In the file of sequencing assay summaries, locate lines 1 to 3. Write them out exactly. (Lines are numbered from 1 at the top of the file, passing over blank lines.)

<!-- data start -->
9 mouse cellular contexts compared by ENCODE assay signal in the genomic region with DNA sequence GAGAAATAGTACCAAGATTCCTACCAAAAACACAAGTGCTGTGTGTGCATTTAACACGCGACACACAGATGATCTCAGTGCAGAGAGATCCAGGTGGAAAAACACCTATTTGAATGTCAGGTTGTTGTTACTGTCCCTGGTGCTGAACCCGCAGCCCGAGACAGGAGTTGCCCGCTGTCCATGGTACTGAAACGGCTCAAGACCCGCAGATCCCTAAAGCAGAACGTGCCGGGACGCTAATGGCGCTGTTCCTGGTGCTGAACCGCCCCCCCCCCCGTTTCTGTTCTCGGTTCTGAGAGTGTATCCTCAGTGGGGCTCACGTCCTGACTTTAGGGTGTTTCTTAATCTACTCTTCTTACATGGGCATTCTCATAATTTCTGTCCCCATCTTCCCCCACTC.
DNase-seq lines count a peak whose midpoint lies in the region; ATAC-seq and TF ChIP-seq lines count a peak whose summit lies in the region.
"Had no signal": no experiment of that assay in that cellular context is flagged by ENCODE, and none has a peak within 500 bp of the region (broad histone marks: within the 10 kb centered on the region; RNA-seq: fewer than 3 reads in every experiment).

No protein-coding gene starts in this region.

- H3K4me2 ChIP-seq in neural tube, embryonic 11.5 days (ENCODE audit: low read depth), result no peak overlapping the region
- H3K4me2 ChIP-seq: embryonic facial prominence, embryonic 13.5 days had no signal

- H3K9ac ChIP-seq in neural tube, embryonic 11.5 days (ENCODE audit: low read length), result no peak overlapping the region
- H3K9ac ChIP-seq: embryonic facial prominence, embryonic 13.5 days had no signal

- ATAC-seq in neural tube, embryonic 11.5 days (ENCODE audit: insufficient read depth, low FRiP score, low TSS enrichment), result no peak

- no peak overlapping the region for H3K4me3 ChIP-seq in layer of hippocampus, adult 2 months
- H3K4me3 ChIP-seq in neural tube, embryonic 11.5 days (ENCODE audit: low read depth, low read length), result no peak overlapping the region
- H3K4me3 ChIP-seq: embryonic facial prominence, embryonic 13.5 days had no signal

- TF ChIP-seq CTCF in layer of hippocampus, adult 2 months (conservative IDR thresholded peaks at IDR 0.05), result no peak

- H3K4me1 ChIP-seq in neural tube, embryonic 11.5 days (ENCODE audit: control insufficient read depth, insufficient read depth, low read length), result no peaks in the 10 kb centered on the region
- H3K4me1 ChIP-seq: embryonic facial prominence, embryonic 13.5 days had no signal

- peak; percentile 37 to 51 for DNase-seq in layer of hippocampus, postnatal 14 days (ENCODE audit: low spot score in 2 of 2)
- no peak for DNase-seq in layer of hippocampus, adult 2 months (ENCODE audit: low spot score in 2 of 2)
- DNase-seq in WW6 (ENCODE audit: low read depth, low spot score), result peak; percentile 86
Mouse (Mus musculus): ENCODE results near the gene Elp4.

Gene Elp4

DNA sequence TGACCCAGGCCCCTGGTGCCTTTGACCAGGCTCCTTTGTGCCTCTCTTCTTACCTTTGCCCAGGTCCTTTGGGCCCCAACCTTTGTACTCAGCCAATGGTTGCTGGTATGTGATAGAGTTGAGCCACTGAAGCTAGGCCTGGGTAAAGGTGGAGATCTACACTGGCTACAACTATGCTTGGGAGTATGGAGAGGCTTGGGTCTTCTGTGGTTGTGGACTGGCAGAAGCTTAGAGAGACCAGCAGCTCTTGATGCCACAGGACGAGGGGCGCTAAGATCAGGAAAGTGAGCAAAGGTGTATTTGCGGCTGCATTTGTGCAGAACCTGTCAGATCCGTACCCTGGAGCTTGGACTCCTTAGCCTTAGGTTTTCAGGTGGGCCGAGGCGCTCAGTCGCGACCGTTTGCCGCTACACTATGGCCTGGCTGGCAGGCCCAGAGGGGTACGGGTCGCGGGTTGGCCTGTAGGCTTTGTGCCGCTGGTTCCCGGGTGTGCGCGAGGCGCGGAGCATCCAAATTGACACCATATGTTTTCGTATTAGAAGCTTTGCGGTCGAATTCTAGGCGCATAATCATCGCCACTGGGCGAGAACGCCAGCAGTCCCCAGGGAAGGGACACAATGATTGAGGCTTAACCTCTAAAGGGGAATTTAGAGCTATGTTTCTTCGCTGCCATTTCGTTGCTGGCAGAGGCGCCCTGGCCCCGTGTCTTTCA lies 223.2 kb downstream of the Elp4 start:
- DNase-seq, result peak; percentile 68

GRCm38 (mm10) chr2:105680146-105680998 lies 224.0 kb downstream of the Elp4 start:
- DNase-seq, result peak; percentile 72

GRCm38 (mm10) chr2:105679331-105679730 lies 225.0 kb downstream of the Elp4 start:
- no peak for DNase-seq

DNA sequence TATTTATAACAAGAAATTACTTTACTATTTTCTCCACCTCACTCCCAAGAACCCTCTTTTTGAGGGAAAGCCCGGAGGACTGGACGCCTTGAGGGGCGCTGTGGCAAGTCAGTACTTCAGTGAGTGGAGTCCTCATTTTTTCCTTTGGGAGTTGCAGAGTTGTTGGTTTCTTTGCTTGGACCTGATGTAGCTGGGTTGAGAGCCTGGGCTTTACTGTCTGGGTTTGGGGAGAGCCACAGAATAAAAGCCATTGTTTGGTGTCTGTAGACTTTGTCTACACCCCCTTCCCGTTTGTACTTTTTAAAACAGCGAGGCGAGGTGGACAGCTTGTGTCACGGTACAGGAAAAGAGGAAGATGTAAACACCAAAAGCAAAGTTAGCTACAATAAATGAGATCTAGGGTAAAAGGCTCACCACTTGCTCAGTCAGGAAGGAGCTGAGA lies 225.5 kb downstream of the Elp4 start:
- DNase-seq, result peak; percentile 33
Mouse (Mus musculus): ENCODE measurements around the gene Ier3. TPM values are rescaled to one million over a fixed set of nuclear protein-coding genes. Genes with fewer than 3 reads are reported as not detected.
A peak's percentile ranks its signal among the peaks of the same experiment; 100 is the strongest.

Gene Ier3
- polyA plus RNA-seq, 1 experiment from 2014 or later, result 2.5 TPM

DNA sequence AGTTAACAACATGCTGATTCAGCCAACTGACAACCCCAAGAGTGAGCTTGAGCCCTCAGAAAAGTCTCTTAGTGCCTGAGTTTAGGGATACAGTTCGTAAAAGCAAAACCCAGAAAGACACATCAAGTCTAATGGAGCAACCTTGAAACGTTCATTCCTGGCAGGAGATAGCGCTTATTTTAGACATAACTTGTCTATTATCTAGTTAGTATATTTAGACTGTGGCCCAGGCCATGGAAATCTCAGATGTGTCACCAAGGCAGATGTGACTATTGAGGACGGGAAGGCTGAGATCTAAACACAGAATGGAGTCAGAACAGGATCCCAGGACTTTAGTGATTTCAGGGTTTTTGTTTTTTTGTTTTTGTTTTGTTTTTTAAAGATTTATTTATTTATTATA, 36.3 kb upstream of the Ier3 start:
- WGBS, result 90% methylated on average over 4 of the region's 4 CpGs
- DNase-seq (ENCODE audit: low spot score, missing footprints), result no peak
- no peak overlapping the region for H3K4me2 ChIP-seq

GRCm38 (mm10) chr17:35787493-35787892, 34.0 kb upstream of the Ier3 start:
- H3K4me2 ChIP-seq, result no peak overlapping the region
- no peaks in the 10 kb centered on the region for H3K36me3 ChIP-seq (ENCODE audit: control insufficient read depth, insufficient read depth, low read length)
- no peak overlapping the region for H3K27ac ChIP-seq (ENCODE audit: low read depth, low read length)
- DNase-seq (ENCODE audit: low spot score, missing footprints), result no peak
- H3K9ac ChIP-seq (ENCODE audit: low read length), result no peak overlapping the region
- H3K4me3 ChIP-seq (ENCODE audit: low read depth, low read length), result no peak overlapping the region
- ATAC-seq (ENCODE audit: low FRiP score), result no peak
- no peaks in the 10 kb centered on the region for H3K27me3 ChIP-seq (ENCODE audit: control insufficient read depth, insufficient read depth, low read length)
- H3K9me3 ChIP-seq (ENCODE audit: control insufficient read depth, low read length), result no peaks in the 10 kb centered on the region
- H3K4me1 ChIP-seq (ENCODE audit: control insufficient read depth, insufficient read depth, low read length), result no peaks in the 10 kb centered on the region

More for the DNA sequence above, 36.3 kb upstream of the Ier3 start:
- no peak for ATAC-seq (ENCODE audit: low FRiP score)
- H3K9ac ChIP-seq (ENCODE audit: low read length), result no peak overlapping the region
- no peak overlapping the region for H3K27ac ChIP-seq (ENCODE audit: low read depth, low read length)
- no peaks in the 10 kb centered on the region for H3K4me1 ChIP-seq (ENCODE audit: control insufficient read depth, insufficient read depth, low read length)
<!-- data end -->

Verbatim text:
9 mouse cellular contexts compared by ENCODE assay signal in the genomic region with DNA sequence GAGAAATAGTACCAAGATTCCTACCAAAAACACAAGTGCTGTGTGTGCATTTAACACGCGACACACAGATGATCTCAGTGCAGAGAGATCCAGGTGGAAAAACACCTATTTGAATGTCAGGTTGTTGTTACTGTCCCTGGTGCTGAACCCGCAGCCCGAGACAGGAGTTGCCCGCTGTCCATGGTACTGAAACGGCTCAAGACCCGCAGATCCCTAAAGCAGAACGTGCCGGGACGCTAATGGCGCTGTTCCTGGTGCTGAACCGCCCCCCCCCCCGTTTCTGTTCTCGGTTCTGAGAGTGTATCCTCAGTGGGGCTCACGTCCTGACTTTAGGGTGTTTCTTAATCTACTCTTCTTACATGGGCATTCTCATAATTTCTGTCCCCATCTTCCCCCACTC.
DNase-seq lines count a peak whose midpoint lies in the region; ATAC-seq and TF ChIP-seq lines count a peak whose summit lies in the region.
"Had no signal": no experiment of that assay in that cellular context is flagged by ENCODE, and none has a peak within 500 bp of the region (broad histone marks: within the 10 kb centered on the region; RNA-seq: fewer than 3 reads in every experiment).